Cuban Salsa: Bayamo DC
This new Bayamo move is a Bayamo por Arriba (Arriba = “up”) variation. I stumbled upon it in a class video from “DC Cacineros”. For Bayamo por Arriba, the Lead brings both hands over his head as the Follow is lead behind the Lead’s back. There are many options for how to continue. The most popular are to add a back-to-back-turn or a Vacilala.
The new “DC” variation is as easy as it gets: After the first two counts of eight, the Lead exits the move by lifting his left arm over his head to his left shoulder. Next could come a walk as in the “DC Casineros” video or e.g. Dile Que No.
Variations of classic moves are always welcome. The new “DC” move is the easiest Bayamo figure, 1) good for beginners, and 2) it is an excellent way to start a power walk, as well as 3) a good way to cut Bayamo short, if need be. E.g.: Suddenly an opening appears on the dance floor, tempting the Lead. Or a misstep makes it unwise to proceed with the original plan, etc.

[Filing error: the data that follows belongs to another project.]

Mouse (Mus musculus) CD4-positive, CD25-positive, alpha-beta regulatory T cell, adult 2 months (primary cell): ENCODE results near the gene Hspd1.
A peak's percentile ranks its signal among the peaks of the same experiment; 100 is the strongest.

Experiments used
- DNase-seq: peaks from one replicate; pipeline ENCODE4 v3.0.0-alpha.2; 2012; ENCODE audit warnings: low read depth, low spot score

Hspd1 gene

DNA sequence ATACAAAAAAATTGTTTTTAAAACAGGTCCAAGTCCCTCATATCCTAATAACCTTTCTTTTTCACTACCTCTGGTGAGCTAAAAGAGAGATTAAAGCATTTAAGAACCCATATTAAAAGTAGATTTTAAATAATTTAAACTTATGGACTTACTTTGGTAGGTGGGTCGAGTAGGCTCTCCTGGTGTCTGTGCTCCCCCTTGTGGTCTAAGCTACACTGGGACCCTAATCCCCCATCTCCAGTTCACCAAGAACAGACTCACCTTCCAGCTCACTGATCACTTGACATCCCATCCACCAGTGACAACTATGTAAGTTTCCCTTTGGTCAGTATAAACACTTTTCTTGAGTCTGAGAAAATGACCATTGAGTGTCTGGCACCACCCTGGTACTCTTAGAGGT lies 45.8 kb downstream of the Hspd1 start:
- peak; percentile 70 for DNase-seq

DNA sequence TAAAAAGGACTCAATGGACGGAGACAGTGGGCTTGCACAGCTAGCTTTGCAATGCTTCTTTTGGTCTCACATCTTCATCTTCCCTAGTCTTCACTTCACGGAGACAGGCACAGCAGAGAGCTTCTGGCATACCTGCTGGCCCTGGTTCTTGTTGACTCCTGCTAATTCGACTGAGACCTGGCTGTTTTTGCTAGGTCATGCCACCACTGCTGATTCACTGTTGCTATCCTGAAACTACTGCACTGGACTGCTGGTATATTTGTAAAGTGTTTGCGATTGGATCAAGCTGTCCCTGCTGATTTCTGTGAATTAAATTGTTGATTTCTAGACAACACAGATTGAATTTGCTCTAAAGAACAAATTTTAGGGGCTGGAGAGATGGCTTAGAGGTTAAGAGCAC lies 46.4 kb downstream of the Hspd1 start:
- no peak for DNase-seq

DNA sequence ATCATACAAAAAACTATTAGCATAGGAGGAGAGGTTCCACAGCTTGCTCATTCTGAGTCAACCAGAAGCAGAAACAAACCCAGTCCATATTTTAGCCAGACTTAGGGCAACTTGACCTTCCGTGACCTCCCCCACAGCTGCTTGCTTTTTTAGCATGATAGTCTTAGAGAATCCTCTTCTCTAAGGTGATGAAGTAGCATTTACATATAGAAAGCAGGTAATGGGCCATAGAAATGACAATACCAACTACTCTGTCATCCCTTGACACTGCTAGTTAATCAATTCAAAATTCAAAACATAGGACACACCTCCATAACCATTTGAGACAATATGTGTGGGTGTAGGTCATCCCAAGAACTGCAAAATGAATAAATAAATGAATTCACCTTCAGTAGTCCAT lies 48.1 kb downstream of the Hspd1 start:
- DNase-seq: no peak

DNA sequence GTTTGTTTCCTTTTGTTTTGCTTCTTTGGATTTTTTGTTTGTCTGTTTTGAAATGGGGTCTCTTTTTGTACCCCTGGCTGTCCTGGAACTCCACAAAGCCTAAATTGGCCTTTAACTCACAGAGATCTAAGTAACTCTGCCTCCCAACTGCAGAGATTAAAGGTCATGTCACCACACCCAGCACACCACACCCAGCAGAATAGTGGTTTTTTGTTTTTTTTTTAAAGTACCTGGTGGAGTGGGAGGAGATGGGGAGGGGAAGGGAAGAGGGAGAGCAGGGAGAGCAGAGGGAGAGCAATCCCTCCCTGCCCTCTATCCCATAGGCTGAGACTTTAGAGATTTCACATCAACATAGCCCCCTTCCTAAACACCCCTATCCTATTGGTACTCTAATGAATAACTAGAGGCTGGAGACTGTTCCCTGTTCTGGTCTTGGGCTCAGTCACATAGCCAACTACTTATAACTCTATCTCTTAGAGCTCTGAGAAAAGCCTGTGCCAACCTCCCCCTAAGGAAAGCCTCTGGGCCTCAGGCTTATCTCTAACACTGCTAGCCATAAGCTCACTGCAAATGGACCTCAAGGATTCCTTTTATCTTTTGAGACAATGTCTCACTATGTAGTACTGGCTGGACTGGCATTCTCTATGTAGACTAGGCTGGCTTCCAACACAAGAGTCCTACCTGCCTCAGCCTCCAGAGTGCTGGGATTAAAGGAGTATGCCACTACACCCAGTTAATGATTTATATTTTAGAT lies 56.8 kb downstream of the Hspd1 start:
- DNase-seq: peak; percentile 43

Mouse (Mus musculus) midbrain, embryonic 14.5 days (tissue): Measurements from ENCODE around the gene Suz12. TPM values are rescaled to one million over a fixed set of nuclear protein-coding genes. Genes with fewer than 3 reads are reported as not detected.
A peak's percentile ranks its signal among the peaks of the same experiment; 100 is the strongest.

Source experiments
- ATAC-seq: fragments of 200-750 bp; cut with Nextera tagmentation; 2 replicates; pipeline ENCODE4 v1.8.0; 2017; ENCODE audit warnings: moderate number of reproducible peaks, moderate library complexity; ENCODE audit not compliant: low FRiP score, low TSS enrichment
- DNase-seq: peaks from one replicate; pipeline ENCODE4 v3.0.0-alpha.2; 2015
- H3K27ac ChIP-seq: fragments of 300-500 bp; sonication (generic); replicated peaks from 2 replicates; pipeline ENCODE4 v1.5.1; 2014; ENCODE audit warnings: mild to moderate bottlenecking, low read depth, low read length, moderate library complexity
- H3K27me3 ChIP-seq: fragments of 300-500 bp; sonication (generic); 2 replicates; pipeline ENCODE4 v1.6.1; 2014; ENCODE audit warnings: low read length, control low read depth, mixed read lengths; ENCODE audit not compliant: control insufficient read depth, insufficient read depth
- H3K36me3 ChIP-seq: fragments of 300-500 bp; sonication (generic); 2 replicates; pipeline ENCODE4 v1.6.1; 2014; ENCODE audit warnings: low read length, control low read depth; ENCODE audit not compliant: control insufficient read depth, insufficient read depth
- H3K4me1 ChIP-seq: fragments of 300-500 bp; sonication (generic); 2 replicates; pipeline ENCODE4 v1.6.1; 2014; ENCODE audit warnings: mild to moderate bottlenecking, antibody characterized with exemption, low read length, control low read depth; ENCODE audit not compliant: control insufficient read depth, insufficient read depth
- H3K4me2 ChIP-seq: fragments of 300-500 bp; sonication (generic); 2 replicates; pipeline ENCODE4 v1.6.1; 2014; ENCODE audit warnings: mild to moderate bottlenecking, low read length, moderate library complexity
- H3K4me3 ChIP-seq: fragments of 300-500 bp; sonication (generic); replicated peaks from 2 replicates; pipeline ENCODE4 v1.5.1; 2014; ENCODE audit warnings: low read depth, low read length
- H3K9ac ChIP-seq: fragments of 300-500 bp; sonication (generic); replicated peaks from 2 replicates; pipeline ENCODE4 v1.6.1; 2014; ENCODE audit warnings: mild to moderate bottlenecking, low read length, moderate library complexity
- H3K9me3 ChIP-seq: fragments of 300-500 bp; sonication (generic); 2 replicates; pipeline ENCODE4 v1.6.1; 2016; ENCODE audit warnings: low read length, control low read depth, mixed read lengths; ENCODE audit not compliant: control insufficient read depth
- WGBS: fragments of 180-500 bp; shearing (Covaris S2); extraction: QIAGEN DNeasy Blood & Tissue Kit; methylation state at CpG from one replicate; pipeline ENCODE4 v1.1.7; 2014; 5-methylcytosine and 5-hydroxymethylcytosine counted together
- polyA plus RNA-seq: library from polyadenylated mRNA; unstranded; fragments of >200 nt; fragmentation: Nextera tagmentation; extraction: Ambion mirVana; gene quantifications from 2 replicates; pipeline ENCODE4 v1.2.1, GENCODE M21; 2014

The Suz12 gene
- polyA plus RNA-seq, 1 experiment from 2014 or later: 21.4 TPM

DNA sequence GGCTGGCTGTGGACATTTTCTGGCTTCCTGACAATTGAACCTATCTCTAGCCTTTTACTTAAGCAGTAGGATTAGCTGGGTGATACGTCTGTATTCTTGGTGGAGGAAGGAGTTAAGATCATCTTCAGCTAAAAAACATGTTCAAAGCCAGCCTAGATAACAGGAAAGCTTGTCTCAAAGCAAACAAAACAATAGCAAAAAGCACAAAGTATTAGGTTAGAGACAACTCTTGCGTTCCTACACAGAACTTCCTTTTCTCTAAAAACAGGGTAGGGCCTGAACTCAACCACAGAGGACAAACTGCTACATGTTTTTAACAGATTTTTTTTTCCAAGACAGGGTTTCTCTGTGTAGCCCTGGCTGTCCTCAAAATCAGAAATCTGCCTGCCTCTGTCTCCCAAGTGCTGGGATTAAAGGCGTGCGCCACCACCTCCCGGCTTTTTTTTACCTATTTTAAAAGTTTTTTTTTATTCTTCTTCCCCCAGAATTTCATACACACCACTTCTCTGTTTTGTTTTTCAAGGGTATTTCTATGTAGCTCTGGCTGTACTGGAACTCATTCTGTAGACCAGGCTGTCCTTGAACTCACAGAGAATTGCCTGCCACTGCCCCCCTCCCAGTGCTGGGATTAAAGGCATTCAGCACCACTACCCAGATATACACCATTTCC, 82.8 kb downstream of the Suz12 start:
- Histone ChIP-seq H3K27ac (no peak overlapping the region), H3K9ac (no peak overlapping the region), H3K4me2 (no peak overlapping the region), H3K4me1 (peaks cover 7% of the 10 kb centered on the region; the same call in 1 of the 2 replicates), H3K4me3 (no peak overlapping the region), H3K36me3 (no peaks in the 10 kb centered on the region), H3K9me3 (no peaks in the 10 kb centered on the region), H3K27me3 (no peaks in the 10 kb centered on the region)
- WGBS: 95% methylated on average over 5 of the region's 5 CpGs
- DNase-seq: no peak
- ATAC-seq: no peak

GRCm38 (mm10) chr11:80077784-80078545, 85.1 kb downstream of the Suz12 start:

Amanda and Adrian
I have called the new Bayamo move for “DC” because I first saw it in an Amanda and Adrian class video from “DC Casineros”, Washington DC, USA, 2017.
“DC Casineros” is one of the most important “Cuban Salsa” dance schools today because it is rooted in genuine Cuban Salsa, “Son-Casino”, as opposed to the hectic goose-step salsa of “Miami style” with back rocking all over the place.
I like that “DC Casineros” has a lot of focus on always to step forward or in place (with exceptions), and especially I like their “power” walks, a genuine Cuban feature completely forgotten by “Miami Style”. And I like that “DC Casineros” are inspired both by MCC (step optimisation) and Afro Cuban.